The tranquilizing drug of gradualism

In his “I have a dream” speech, Martin Luther King, Jr. challenged a slow and steady pathway to civil rights reform.

Those in favor of an incremental approach feared that making waves–that being too confrontational–would backfire. It was seen as too risky a strategy.

MLK argued that patiently working against the wrongs endured by millions created the illusion of progress. He worried that by merely chipping away at injustice, we were lulled into a sense of advancement when very little was actually being accomplished. Gradualism was not only misguided, it was actually more risky. Ultimately, our delusions prevented us from making substantive change; the change that was so desperately needed. And still is.

These challenges are hardly unique to the struggle for social justice.

Many organizations say all the right things but do very little. Companies invest piles of money and countless hours in largely meaningless tweaks to their offerings. Simple product line extensions count for “innovation” at many brands. New executive titles are created–and organizations re-shuffled–to suggest that something important is happening. Yet that something is typically more of the same under a different guise.

All too often we become intoxicated by our words at the expense of our actions.

Continuous improvement fighting fundamental disruption or intractable systemic malaise just doesn’t cut it.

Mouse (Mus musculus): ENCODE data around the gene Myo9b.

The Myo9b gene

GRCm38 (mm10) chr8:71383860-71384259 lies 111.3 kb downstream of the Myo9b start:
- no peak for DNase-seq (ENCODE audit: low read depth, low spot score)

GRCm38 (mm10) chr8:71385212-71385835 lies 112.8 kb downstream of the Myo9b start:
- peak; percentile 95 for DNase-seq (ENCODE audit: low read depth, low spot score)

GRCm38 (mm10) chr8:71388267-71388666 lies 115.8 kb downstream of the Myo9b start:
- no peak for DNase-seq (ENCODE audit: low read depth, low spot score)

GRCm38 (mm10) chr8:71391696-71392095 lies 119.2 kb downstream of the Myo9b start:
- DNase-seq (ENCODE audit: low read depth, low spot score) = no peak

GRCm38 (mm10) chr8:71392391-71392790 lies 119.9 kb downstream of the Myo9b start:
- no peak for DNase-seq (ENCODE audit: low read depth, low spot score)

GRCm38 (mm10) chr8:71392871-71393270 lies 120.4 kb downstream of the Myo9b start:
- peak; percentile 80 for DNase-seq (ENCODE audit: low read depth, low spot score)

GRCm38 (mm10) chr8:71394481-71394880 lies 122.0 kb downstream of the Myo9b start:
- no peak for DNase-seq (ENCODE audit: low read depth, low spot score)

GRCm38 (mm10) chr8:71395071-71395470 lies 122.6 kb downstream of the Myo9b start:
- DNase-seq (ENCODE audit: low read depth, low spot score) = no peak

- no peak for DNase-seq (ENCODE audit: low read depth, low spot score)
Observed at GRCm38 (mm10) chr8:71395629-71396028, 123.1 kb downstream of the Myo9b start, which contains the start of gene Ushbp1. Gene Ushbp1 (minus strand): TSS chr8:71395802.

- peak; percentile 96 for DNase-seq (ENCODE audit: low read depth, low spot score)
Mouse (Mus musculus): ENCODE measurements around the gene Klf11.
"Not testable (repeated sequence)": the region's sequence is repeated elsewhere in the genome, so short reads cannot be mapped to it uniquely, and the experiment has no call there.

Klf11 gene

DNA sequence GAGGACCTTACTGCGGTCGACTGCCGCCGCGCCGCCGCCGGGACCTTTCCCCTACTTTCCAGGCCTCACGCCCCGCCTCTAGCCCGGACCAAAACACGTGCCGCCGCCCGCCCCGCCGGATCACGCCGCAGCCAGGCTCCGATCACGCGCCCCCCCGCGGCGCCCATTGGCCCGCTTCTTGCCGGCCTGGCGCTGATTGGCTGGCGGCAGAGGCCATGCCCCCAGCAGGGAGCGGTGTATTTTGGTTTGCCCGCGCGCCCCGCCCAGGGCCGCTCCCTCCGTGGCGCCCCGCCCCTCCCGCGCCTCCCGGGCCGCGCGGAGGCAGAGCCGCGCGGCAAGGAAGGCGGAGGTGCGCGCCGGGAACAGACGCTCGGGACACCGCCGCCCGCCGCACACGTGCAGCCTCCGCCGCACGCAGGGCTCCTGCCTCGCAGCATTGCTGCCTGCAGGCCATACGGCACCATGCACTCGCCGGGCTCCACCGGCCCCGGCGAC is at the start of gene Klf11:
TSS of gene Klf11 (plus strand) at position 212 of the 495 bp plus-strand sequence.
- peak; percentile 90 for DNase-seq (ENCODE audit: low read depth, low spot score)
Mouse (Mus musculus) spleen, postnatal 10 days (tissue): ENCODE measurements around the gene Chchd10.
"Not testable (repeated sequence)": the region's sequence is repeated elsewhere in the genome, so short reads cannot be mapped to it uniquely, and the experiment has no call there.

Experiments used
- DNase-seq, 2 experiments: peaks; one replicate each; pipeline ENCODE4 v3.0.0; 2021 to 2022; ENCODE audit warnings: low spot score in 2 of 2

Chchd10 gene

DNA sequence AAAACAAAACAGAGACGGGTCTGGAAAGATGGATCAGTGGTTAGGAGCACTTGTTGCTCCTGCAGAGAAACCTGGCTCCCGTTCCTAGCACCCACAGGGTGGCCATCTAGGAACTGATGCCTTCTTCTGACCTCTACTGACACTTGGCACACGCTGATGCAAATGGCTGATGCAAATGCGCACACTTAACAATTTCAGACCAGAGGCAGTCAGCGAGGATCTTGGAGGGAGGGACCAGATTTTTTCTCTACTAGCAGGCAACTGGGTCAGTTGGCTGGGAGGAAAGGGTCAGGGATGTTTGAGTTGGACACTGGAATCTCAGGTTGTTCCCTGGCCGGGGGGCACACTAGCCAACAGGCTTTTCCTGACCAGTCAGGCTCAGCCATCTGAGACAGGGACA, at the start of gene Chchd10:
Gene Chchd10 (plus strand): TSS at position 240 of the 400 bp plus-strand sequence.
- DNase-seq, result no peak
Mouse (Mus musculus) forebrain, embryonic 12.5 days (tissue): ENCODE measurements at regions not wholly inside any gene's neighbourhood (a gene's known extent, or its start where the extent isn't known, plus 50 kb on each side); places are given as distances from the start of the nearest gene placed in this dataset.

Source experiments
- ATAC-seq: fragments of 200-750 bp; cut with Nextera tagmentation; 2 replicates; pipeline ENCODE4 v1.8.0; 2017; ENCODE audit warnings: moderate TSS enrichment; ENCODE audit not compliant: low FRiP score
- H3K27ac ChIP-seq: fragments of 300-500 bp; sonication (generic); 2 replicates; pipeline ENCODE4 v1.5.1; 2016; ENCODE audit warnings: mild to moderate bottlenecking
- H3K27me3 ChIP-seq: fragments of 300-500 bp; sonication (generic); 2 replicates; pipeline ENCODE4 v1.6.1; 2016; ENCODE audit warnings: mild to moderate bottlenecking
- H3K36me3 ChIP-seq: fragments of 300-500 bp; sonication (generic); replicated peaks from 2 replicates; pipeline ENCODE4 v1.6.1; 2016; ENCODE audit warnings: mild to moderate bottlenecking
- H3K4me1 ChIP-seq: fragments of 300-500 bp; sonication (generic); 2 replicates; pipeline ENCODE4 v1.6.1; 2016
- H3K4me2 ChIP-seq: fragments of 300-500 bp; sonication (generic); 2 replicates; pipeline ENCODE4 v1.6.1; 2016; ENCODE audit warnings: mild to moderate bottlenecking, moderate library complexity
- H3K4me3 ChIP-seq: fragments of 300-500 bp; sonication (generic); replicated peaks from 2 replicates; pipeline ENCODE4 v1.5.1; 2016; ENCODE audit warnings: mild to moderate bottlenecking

A frenzy of activity (supported by cool PowerPoint decks and/or lots of impassioned speeches) may make us feel good, but until it ships it doesn’t count.

And unless we can rise above the clutter, the noise, the rhetoric–if our work doesn’t make waves–well, we might as well not bother in the first place.

A version of this post originally appeared on my business blog at http://www.stevenpdennis.com

Author: stevenpdennis

Steve Dennis is a strategic advisor and thought-leader on retail innovation, marketing and growth strategy. He has served as the chief strategy officer and led the development of omni/multichannel integration efforts as a member of the executive committee of two Fortune 500 retailers. He was recently named one of retail's top 20 influencers and is a retail contributor for Forbes. As President of SageBerry Consulting he helps retail, consumer and social impact brands accelerate their growth and improve their customer focus and results. Prior to founding SageBerry, Steve was Senior Vice President, Strategy & Multichannel Marketing for the Neiman Marcus Group where he drove major strategic initiatives and led the company’s multichannel integration, loyalty marketing and customer insight strategy. As a speaker, Steve delivers keynotes, leads workshops and moderates expert panels on how retailers and brands can reinvent themselves to thrive during an age of digital disruption. Steve’s blog at www.stevenpdennis.com is one of the retail industry’s most followed and his thoughts on the future of retail have been featured at Bloomberg/Business Week, CNBC, Fortune, the Harvard Business Review, USA Today, the Wall Street Journal and many other media channels. Steve is a member of several for-profit and non-profit Board of Directors and Advisory Boards. In the social impact sector, he is a long-term partner/Board member with Social Venture Partners Dallas and its immediate past Board Chair. Steve is also actively engaged as a Mentor and Advisor to the United Way of Metropolitan Dallas’ GroundFloor Social Innovation Accelerator. He has worked with numerous non-profits and social enterprises to amplify their impact, including Education Opens Doors, the Akola Project, Bonton Farms, Children@Risk and Leadership ISD. Steve received his MBA from Harvard and a BA from Tufts University.

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